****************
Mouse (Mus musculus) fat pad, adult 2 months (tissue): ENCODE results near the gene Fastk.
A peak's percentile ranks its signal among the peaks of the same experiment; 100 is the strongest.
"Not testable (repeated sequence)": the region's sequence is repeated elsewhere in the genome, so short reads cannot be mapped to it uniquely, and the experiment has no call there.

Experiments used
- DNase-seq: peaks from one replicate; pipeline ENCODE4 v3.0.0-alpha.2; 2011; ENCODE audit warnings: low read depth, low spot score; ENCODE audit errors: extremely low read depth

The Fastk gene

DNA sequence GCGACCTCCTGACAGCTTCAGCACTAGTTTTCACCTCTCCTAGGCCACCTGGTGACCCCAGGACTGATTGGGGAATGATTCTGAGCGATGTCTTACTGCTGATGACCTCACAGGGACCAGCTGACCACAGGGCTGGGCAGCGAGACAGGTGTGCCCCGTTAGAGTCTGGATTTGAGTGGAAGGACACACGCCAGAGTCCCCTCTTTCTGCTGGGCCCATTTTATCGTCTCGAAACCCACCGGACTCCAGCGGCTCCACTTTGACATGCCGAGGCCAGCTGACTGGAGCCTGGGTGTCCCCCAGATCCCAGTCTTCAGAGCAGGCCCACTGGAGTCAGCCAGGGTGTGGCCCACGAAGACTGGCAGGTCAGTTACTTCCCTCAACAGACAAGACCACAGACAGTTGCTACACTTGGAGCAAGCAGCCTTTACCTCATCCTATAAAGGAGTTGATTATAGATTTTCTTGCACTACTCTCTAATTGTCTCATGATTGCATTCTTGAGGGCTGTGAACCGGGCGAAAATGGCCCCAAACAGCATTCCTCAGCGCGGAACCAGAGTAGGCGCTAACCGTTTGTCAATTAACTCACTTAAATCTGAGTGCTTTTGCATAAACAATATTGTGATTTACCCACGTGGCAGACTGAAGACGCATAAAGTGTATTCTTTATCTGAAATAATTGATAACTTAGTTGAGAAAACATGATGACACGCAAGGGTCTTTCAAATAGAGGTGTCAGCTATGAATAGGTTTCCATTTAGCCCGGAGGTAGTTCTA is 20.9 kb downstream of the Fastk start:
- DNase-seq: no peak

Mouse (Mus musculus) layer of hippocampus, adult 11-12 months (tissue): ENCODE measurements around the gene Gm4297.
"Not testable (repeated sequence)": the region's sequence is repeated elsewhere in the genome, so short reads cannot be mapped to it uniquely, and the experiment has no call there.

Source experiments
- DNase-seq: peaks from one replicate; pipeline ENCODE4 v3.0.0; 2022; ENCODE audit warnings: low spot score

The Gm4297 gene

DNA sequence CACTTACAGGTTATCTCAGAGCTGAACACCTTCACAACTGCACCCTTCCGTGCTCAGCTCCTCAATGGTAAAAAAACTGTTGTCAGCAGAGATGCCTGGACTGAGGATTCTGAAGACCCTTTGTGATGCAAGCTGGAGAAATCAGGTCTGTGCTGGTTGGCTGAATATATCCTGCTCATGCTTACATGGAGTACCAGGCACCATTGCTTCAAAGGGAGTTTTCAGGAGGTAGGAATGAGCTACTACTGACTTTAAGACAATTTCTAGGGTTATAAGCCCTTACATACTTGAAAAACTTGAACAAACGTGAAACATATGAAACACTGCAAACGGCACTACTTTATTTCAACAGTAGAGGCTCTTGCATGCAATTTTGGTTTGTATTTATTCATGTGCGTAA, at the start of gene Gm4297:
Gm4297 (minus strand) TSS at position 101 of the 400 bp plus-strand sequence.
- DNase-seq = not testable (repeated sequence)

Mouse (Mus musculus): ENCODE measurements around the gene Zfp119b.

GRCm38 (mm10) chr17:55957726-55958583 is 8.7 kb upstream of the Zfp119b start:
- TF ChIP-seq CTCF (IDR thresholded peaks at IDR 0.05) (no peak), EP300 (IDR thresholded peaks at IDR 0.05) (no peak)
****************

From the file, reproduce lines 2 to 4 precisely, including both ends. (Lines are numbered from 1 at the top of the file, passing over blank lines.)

A peak's percentile ranks its signal among the peaks of the same experiment; 100 is the strongest.
"Not testable (repeated sequence)": the region's sequence is repeated elsewhere in the genome, so short reads cannot be mapped to it uniquely, and the experiment has no call there.

Experiments used